Theme 1: Interest Rates Are the X Factor of 2024

The high-for-longer interest rates prompted by pandemic-related inflation continue to dominate concerns and activity at community banks.

Partly it’s because high rates, after more than a decade of cheap money, can mean big disruptions. Case in point: The upside-down investments in low-rate, long-term assets that played a part in last year’s destabilizing bank failures and deposit runs. The regional banking crisis reminded banks of what can happen when they’re caught out by fast-moving rates.

Among all risks, interest rate risk, by far (57%), had the most negative effect on banks’ strategic plans over the previous 12 months, survey respondents said (see Figure 1). And a related risk—liquidity—came in at number two (32%).

Figure 1. Most disruptive risks to bank strategy over the past 12 months

How are they reacting? According to open-ended survey responses, banks are:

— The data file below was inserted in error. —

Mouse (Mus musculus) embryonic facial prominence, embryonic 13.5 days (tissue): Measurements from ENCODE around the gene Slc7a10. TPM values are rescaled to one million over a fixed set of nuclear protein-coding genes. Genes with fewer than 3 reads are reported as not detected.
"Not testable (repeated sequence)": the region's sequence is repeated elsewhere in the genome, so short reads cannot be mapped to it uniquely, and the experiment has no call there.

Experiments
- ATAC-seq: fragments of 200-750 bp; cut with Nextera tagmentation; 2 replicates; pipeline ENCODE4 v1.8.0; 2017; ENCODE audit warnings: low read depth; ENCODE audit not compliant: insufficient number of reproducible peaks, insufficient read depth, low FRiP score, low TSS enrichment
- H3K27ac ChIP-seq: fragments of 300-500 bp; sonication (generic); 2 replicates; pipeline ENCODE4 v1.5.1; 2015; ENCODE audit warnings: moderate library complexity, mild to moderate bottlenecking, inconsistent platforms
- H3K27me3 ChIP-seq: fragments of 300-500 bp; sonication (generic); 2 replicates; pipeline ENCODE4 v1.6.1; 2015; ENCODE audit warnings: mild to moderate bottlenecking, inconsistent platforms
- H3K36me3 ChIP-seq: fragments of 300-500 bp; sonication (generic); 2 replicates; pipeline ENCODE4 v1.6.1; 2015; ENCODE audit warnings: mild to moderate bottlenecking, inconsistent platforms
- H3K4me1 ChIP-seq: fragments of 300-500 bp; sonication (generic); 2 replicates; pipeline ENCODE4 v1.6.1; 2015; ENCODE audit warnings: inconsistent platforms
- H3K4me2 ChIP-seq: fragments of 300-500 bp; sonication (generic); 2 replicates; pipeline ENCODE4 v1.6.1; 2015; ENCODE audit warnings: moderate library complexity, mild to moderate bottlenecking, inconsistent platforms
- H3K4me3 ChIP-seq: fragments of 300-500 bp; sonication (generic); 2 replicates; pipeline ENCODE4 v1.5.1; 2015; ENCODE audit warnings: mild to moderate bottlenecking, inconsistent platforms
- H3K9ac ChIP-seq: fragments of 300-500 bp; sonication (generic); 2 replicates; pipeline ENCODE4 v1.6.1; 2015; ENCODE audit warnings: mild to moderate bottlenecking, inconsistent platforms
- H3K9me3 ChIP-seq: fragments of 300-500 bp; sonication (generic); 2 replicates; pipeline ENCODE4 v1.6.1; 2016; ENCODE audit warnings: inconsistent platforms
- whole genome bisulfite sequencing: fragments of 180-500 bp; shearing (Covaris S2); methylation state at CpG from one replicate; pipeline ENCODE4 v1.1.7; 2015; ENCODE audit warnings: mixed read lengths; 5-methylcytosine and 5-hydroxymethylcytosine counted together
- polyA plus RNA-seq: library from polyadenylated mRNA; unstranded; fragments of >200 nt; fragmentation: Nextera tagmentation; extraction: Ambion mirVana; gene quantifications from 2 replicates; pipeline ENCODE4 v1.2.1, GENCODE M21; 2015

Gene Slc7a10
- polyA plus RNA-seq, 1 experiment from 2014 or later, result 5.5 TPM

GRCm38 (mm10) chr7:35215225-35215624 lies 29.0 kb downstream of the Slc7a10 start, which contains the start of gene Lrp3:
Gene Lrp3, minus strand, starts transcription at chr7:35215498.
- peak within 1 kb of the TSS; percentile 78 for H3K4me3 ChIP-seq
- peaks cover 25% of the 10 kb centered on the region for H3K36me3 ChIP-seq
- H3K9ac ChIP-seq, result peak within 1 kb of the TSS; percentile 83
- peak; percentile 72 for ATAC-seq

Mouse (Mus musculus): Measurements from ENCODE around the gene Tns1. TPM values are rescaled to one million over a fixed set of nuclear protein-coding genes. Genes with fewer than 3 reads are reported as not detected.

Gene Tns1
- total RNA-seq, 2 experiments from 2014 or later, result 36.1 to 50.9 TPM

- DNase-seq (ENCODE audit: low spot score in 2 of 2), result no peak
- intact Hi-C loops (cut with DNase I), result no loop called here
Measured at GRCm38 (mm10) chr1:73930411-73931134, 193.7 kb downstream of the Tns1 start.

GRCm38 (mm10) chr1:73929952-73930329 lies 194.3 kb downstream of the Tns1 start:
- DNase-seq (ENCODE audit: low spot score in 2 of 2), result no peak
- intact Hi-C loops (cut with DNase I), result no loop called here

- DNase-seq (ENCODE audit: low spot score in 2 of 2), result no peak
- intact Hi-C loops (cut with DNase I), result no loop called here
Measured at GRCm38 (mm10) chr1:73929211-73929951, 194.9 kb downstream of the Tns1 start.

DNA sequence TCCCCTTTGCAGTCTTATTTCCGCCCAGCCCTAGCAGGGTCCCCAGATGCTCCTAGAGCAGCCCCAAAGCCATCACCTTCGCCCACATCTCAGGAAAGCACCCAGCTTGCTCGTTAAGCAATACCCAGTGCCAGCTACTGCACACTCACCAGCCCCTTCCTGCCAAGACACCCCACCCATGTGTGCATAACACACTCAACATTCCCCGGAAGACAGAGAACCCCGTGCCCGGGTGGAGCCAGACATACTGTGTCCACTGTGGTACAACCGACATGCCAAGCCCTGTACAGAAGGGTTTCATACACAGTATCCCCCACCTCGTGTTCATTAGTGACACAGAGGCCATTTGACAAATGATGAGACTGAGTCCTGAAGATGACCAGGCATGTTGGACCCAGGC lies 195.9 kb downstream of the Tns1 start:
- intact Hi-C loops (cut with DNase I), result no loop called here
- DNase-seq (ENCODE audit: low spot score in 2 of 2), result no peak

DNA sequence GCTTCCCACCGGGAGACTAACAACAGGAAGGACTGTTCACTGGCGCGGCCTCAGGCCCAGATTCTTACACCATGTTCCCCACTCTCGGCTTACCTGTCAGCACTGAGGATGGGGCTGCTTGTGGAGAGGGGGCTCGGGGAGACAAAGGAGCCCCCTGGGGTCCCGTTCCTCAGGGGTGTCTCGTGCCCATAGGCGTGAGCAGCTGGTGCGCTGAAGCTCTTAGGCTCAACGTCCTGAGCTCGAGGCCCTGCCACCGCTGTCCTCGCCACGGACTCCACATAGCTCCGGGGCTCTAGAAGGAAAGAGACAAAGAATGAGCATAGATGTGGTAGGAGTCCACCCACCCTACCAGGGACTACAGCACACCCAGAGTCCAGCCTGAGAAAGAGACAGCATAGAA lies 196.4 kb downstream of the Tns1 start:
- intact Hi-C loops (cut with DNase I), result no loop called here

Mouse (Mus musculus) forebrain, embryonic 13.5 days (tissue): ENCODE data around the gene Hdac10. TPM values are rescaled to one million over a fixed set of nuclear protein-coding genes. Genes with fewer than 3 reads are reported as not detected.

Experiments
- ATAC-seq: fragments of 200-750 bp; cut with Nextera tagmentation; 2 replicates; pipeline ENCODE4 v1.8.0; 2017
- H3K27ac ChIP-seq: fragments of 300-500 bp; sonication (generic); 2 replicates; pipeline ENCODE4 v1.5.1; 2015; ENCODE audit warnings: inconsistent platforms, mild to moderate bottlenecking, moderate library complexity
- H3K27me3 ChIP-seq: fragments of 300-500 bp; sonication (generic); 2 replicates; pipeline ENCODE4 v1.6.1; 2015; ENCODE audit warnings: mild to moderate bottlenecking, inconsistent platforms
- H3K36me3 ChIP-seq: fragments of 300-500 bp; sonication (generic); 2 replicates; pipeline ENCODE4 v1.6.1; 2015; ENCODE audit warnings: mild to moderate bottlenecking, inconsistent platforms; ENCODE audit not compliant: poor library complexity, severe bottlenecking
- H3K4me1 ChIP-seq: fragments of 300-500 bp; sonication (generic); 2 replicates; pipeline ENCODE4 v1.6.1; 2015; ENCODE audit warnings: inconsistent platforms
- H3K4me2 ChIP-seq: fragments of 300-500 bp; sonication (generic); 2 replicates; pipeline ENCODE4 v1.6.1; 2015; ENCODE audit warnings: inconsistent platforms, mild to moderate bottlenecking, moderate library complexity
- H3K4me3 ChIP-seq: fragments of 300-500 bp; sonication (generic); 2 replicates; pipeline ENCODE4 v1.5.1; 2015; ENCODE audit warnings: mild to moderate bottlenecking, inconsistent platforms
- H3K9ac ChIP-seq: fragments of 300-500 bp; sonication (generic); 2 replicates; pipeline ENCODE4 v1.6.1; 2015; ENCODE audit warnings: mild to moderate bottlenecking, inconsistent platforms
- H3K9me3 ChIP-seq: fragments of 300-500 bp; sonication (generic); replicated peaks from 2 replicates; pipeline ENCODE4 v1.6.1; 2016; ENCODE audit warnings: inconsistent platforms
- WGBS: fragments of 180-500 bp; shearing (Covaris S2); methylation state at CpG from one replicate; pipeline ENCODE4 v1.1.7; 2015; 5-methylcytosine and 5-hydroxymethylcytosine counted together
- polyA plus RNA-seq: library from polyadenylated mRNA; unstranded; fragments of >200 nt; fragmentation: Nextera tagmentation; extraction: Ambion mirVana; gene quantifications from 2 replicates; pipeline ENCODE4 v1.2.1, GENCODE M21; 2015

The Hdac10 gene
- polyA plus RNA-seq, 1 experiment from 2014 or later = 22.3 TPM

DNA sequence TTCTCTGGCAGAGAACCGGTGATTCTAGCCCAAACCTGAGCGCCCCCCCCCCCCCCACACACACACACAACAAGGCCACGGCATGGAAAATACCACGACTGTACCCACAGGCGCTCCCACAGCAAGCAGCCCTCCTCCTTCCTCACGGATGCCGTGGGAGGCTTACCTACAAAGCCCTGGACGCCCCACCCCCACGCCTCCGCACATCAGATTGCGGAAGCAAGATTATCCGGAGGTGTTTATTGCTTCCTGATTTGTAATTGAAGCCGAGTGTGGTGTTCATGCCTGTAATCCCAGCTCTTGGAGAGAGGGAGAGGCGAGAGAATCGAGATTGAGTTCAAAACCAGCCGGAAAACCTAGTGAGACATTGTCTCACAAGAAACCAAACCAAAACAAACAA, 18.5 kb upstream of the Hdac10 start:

• Stepping up interest rate-risk stress testing and asset-liability committee reporting.
  • Cutting back on lending to preserve liquidity.
  • Raising interest rates to help prevent the flight of deposits to large banks, which are perceived to be safer.

Looking ahead, 52% of respondents said interest rates will again be a top concern over the next 12 months, second only to cybersecurity risk at 56% (see Figure 2), and 60% said interest rates are the top external threat to success over the next year. Overall, 73% of respondents said they will increase the time, attention, and resources they spend on interest rate risk this year. “We will be watching the market very closely in the near future for both credit risk and interest rate risk…The purpose is to avoid any surprise to the bank’s operations and bottom line,” said one survey respondent.

Figure 2. The risks that most concern banks for the year ahead


Theme 2: Net-Interest Margins Are Under Pressure

While rising interest rates can be beneficial to a bank’s bottom line, the impact of a 525-basis point hike in little more than a year for community banks has largely been rising pressure on net-interest margins. Citing funding costs, 70% of respondents said that their net-interest margin had fallen over the past 12 months. About two-thirds expect net-interest margin pressure to increase over the next 12 months.